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Jackie Schuld Art Therapy Blog

Don’t Get So Upset: A Line that Doesn’t Work for This Autist

Roe v. Wade was overturned recently.

I was in shock. It felt like other times I heard indigestible news. Everything seemed to move like molasses. I can recount the moment in great detail, and I know I will remember it the rest of my life.

For this was a truly life-altering moment for our country and the people living in it.

I didn’t feel much at first, which is normal for traumatic news.

But as the days went on, I felt a slow burning rage. As life carried on, the everyday moments of unrecognized misogyny began to grate on me more and more.

My friend laughing about a story of revenge porn.

An accquaintance considering having her vagina tightened so it would feel better for men to have sex with her.

My family member finding it amusing when he belittled a female coworker who “deserved it.”

I’m sadly used to this level of patriarchy and misogyny. I think most women are.

I might have slightly more exposure to it at this time in my life, due to being a therapist. I hear countless stories of misogyny that women have faced, as well as internalized misogyny.

Then there’s the fact that I’m navigating the world of online dating, which provides hundreds of opportunities for brushing up misogynistic experiences and comments.

It always bothers me, but after Roe v Wade, it hit on a different level.

An angry porcupine
Watercolor illustration by Jackie Schuld, originally made for her book "Grief is a Mess"

It hit on a level of fury and exhaustion and frustration.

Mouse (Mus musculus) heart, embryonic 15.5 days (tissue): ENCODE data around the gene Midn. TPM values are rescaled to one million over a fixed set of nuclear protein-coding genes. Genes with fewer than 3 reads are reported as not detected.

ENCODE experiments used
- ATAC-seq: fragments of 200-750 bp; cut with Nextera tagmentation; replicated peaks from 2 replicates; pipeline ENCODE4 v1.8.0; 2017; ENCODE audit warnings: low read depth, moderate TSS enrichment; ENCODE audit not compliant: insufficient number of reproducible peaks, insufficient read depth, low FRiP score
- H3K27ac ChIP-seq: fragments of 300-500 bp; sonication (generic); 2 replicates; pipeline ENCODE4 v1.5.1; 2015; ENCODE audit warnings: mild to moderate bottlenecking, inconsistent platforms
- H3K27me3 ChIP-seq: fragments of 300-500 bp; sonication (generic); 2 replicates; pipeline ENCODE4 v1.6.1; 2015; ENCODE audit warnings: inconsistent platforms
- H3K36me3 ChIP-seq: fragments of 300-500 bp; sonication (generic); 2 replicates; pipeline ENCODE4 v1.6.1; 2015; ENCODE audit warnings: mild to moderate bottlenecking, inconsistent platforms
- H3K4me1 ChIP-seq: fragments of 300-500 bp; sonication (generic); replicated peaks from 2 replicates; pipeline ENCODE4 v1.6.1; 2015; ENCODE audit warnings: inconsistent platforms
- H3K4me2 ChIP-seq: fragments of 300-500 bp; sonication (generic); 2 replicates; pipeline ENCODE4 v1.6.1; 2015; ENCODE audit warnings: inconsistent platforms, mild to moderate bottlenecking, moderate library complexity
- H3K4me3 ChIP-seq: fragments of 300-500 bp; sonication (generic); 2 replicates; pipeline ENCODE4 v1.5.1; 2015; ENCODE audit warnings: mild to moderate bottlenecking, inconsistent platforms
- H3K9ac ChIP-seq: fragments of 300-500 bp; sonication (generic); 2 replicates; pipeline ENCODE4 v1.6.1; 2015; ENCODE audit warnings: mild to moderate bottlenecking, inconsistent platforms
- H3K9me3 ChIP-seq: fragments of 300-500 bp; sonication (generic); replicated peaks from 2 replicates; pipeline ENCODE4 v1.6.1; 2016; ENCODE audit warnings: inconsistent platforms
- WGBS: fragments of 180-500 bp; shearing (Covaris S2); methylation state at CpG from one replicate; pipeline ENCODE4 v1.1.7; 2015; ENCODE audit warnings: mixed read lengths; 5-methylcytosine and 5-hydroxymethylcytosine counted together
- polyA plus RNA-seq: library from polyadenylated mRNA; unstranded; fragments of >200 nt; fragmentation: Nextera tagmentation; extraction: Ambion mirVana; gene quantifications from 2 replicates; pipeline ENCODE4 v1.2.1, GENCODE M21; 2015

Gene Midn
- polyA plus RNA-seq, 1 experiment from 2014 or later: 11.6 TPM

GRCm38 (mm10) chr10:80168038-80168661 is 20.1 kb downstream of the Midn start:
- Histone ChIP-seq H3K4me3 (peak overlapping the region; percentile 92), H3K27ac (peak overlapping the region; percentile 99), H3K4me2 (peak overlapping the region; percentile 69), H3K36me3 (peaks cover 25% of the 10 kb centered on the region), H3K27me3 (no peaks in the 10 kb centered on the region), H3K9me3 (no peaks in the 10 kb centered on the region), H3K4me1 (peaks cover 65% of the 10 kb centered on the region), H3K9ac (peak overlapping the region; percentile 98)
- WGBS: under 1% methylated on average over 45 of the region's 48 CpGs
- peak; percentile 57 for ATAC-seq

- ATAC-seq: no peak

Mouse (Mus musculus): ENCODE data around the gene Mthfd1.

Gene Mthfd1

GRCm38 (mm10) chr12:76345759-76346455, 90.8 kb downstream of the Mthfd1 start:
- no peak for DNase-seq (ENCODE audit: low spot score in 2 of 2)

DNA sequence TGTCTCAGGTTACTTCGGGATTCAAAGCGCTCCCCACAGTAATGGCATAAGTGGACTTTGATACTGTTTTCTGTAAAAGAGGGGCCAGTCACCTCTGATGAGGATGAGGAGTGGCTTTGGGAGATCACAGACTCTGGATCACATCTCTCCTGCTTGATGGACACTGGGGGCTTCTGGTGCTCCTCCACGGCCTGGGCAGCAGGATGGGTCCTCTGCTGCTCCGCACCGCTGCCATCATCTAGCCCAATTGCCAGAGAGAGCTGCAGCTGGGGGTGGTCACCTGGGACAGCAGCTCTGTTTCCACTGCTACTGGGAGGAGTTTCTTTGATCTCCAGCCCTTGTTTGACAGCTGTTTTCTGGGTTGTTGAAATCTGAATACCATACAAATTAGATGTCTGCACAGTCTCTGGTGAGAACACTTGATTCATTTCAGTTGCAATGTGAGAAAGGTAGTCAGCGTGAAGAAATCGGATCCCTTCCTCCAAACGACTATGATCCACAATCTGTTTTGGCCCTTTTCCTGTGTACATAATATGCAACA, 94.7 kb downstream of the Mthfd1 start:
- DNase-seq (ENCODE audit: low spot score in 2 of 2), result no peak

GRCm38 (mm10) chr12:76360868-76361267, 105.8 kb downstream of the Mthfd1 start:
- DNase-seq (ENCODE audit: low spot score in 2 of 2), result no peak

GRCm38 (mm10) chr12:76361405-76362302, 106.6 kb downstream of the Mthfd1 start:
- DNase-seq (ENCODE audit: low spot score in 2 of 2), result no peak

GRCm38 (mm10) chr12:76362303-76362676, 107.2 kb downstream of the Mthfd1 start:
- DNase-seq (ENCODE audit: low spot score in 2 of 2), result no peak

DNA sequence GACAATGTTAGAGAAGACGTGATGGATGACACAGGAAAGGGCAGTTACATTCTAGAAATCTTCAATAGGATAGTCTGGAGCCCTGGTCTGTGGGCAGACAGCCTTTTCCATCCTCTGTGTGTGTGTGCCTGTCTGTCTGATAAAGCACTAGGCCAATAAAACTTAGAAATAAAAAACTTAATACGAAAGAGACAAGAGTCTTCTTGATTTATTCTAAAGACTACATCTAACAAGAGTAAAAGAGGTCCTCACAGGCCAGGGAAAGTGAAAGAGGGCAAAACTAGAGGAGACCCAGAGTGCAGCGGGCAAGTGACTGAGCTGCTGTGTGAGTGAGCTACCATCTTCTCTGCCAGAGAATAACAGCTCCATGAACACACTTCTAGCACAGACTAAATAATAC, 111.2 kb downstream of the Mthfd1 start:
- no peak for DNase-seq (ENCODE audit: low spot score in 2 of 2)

I thought of the poor woman who wants to undergo surgery for a tighter vagina. I don’t want to cast blame on her. It doesn’t belong there. It belongs on a society that teaches that sexuality is where a woman’s worth is derived. More specifically, how much a man likes and enjoys a woman.

I’m tired of the onus being on what women can do to fix all of this. Navigate all of this.

How about men start addressing their own behavior.

Just like white people addressing their racism. There are books for white people to examine their own racism.

For lets face it, we are all racist. It’s in our culture - so even if we’re not “intentionally” harboring “racist thoughts” - we are, and we’re acting in racist ways that are harmful.

I’d like to bring the same attention to misogyny. And for men to be the ones to start caring. To start wanting to make changes.

I’m tired of phrases like, “Think of your own daughter or mother.” Why do we have to plead that?

I’m tired of trying to get men to care.

And yet, when I search for resources, they are not out there.

And yet, I don’t have the skills to create such a thing.

I’m pissed. And yet it needs to be done.

As I’ve talked to friends about this, the overall message has been “don’t get so upset,” and “well what can we do.”

I think other people look at me and think my frustration is futile.


And this is part of the secret sauce to being autistic.

The fact that I care. The fact that I can’t let it go. It means I will get this shit done.

It means I will make change happen.

For it is upsetting.

It merits my rage.

It merits attention.

For if it doesn’t get that, it’ll just keep on going.


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